Photo: Saul Loeb/AFP/Getty Images.
Special for USA TODAY
DAR ES SALAAM, Tanzania -- Waitresses abandoned their customers and workers their offices as people lined the streets of Dar es Salaam in the thousands to see off President Obama on his departure home after a week-long visit to Africa.
"Tanzania has received many guest and presidents from across the world, but I have never seen people moved to this extent," said Anna Limo, 26.
"I am just forced to see him -- what kind of a man is he that he makes the whole nation tremble?"
Obama ended his Africa tour on Tuesday with his Republican predecessor, George W. Bush, who was in Tanzania for a women's conference on programs sponsored by his institute. The U.S. presidents observed a moment of silence together at a monument to victims of the 1998 embassy bombing here.
Simultaneous attacks at the U.S. embassies here and in Kenya, masterminded by Osama bin Laden, killed hundreds of people.
Obama and Bush bowed their heads as a Marine placed the wreath of red, white and blue flowers in front of the large stone memorial on the grounds of the new U.S. Embassy. They shook hands with survivors of the attack and relatives of those killed before returning to the embassy.
Obama and first lady Michelle departed Africa for home shortly after crossing paths with the George and Laura Bush, who were hosting the summit promoting the role of African first ladies in bringing change to their countries. Mrs. Obama had joined Mrs. Bush to talk about the importance of first ladies in Africa, and in a lighter moment the two chatted about how the news media preferred to focus on more trivial matters about them.
"People are sort of sorting through our shoes and our hair, whether we cut it or not ..." Mrs. Obama started.
"Whether we have bangs," Mrs. Bush interjected to laughter, alluding to coverage of Mrs. Obama's change in hair style.
"But," Mrs. Obama said, "we take our bangs and we stand in front of important things that the world needs to see. And eventually people stop looking at the bangs and they start looking at what we're standing in front of."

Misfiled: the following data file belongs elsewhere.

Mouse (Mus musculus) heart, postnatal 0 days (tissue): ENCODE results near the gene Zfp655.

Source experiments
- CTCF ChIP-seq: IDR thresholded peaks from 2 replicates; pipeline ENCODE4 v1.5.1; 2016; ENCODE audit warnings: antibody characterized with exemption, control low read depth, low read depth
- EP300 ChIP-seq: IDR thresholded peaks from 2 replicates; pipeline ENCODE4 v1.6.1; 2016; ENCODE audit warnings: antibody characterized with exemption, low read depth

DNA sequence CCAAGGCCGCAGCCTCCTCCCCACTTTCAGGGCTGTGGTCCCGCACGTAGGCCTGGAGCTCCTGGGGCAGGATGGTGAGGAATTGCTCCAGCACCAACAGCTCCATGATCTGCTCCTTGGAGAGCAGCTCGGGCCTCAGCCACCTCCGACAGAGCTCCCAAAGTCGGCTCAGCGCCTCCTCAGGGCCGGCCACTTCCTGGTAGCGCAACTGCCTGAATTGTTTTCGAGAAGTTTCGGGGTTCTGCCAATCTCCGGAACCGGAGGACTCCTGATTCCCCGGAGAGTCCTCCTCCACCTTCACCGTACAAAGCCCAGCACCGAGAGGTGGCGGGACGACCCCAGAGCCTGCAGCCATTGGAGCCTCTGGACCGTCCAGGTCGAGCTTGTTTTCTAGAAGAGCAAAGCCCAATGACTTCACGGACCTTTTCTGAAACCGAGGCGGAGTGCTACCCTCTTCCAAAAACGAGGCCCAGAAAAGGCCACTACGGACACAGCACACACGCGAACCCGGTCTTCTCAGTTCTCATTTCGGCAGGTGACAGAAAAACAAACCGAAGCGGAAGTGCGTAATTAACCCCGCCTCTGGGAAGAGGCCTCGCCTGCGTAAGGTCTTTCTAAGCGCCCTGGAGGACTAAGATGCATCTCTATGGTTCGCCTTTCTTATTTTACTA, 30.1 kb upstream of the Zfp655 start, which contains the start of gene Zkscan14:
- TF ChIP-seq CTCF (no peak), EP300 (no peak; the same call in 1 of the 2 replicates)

"We hope," Mrs. Bush joked.
President Obama earlier praised George W. Bush for helping save millions of lives by funding AIDS treatment, an effort that Tanzania's leadership lauded. Obama promoted what he called a "new model" for Africa based not just on aid and assistance but trade and partnership.
"Ultimately, the goal here is for Africa to build Africa for Africans," Obama said. "And our job is to be a partner in that process."
Obama has cut funding for the anti-AIDS program in Africa. He said the decrease had not affected the program because costs had been saved that made the program "more efficient."
Around Dar es Salaam, business, restaurants and pubs closed while people crammed high buildings to get a glimpse of the American president.
Obama met with businessmen and talked about the $7 billion initiative to power sub-Saharan Africa, a project he announced earlier in his trip in South Africa. Tanzania is one of the countries that would benefit from the initiative, along with Ethiopia, Ghana, Nigeria and Liberia, which aims to bring electricity to a total of 20 million homes and businesses.
Meanwhile, some Tanzanians said seeing Obama had been an "inspiration".
"Whoa -- Obama is something else," said Omar Khamis, a 45-year-old social worker. "I was very eager to see him because he inspires me, the way he talks, it's like he means what he says â€¦ but I am disappointed that his car was so speedy, tinted and protected."
Obama's stop in Tanzania followed visits to Senegal and South Africa. After he landed in the East African country Monday, Obama was met by thousands of cheering locals at the airport and later greeted with troupes of traditional dancers. Young people dressed in T-shirts with images of Obama lined the streets.
The Tanzanian warm welcome was similar to his reception in Senegal where locals said they were happy he was visiting the francophone country.
However, Obama's three-day stint in South Africa was overshadowed by protests, which saw South African police shoot rubber bullets into a crowd of hundreds of students prior to his speech at the University of Johannesburg. The worsening health of the former president of the country, Nelson Mandela, also cast a shadow over his visit.
Although Obama was unable to meet with the 94-year-old anti-apartheid leader, who remains in a hospital with a recurring lung condition he developed during his 27 years in prison, he did meet with several of the daughters and grandchildren of the man he called his "personal hero."
Obama has been criticized for not paying an extensive visit to Africa before his second term in office but analysts said the trip helped to strengthen ties between the U.S. and the continent.
"It's an opportunity to show at a very high level a re-commitment of U.S. energy and attention on Africa," said Jennifer Cooke, director of the Africa program at the Center for Strategic and International Studies in Washington. "The president is trying to demonstrate that he, and the U.S., is engaged in Africa in multiple ways."